A longer duration of estrogen exposure – extended by hormone therapy – is linked to better cognitive status in older adult women, a new study has found.
The researchers followed 2,000 postmenopausal women for 12 years to examine the association between estrogen and cognitive decline. They calculated the duration of exposure to estrogen, accounting for factors such as time of menarche to menopause, number of pregnancies, duration of breastfeeding, and use of hormone therapy.
A longer period of estrogen exposure was associated with better cognitive status. And these beneficial effects were extended with hormone therapy, especially among the oldest participants, wrote JoAnn Tschanz, Ph.D., Utah State University, and colleagues. In fact, women who initiated hormone therapy earlier showed higher cognitive test scores than those who started taking hormones later.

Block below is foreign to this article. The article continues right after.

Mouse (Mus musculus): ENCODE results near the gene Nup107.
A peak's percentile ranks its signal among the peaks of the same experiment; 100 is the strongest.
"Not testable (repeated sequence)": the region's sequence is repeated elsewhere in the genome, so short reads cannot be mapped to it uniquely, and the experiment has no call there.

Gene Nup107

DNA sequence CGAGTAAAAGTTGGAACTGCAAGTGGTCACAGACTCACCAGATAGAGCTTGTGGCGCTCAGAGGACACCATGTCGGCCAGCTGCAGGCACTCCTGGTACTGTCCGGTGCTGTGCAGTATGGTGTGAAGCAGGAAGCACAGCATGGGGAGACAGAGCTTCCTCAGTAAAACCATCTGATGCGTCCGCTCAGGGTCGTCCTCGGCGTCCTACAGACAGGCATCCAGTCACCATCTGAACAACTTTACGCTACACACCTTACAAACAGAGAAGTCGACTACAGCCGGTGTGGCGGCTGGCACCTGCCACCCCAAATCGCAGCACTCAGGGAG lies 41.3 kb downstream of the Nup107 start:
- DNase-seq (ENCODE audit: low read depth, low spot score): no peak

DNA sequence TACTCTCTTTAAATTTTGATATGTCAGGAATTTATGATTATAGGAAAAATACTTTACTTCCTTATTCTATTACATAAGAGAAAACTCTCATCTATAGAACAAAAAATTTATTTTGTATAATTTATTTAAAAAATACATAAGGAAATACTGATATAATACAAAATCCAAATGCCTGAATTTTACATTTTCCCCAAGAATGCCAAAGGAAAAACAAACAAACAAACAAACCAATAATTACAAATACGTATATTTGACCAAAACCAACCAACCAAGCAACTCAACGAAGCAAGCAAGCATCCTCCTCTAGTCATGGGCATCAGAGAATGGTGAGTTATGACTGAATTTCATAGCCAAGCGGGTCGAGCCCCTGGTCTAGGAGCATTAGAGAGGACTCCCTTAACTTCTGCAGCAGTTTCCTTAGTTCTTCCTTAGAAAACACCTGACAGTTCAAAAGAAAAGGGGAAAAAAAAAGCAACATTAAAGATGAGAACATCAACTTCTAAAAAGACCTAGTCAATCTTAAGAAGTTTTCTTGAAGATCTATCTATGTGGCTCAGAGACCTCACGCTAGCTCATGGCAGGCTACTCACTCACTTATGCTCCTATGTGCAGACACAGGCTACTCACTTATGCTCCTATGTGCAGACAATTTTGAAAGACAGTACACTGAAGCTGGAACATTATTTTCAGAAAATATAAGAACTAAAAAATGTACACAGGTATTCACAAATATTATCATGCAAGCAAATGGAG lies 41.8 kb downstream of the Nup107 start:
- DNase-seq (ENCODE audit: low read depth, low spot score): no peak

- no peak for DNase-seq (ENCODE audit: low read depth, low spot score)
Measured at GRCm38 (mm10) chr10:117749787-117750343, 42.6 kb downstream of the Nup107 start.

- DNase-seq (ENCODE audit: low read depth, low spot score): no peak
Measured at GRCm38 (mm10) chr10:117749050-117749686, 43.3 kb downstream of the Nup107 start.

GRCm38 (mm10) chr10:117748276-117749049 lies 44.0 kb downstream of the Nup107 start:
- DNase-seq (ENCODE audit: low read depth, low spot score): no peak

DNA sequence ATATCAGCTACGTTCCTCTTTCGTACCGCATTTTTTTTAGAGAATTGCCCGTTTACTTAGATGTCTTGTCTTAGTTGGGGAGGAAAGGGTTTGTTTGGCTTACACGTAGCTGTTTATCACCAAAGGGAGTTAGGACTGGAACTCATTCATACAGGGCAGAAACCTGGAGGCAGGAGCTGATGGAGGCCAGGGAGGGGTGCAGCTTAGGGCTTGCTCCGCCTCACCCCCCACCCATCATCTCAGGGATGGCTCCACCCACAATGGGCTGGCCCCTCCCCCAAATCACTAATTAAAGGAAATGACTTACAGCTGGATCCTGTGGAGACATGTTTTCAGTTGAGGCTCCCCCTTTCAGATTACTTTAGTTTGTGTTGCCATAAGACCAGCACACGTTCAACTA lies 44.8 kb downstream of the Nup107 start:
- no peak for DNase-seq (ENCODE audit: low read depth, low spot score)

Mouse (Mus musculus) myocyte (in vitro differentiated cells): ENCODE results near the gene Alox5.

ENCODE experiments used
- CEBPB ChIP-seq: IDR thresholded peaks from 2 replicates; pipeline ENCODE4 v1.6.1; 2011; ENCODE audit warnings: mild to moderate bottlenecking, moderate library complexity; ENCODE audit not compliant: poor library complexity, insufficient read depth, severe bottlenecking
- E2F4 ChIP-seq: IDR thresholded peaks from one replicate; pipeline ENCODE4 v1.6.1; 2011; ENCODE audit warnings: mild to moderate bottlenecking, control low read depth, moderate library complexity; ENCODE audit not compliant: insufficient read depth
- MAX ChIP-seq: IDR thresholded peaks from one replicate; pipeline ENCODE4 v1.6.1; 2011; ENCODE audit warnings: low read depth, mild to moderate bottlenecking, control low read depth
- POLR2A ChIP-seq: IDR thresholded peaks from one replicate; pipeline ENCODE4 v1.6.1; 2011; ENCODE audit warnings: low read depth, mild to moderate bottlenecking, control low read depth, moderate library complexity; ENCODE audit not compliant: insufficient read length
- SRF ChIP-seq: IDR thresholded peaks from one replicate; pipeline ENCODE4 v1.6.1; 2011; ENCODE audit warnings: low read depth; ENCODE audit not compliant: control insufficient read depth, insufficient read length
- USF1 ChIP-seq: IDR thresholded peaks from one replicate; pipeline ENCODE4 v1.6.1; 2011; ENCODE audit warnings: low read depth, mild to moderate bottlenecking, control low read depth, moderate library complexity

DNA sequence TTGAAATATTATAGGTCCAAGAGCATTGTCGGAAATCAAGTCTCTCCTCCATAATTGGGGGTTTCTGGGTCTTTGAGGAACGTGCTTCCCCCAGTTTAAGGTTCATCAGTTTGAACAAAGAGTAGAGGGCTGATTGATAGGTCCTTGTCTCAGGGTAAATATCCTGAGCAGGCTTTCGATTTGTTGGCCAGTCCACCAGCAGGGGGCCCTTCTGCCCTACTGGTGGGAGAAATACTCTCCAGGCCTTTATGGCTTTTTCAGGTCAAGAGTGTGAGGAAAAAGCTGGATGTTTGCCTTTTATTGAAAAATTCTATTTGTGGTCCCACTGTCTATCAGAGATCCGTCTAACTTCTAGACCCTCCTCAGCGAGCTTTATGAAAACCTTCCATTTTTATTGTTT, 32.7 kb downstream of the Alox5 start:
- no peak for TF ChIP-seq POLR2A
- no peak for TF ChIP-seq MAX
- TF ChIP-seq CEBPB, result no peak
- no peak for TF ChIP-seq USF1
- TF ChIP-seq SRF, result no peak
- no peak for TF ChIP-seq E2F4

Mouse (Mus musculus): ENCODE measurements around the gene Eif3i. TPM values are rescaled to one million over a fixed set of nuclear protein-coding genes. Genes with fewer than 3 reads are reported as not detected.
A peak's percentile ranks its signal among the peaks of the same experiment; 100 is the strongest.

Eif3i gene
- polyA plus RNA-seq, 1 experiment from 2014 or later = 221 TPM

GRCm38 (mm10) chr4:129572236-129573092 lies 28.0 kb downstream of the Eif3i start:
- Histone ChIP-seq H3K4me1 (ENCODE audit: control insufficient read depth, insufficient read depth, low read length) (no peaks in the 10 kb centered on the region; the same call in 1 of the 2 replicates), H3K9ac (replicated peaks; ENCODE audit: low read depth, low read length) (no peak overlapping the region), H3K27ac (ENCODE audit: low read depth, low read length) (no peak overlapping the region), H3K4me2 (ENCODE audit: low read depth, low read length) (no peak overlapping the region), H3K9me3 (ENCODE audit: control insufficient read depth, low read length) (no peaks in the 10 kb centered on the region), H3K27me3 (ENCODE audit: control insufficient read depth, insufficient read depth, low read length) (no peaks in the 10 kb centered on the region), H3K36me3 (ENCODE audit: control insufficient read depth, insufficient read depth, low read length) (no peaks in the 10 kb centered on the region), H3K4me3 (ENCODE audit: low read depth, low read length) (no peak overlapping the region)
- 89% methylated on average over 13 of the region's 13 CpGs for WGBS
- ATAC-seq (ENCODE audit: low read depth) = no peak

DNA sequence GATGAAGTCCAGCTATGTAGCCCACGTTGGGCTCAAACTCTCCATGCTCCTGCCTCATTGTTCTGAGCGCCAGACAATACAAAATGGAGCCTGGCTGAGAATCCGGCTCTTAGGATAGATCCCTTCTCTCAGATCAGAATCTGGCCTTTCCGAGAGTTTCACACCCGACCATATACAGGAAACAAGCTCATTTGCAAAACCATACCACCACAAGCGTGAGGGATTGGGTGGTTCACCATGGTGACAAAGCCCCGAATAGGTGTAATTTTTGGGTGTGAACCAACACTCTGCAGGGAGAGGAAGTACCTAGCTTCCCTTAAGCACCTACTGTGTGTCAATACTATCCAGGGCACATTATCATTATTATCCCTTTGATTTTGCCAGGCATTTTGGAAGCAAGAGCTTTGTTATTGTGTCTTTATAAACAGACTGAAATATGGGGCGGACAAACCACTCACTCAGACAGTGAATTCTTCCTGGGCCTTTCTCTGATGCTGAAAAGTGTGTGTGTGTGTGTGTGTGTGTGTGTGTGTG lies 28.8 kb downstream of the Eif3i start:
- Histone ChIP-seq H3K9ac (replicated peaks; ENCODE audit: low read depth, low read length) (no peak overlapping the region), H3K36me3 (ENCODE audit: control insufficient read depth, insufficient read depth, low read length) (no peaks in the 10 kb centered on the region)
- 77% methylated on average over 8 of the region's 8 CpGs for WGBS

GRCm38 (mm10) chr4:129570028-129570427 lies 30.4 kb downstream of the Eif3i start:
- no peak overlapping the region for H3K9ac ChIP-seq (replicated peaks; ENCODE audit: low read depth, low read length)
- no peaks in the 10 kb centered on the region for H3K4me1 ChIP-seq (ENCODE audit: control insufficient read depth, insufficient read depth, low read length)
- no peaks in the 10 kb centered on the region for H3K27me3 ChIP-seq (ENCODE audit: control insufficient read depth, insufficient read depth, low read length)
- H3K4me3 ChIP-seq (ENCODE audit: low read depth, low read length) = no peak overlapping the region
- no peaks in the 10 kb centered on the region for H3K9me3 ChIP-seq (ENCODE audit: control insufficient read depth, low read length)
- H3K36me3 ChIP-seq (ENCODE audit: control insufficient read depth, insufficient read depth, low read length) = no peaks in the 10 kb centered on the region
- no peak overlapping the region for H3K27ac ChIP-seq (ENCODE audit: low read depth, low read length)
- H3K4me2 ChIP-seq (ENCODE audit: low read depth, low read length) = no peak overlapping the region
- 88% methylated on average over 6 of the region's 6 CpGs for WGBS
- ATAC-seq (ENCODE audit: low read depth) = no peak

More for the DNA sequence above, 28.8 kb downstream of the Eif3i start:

The results may support a hypothesis that there’s an ideal window of time in which to begin post-menopausal hormone treatment, Tschanz concluded.
Many studies have suggested a role for estrogen in Alzheimer’s disease, which is disproportionately diagnosed in women.
The findings were published Oct. 14 in the journal Menopause.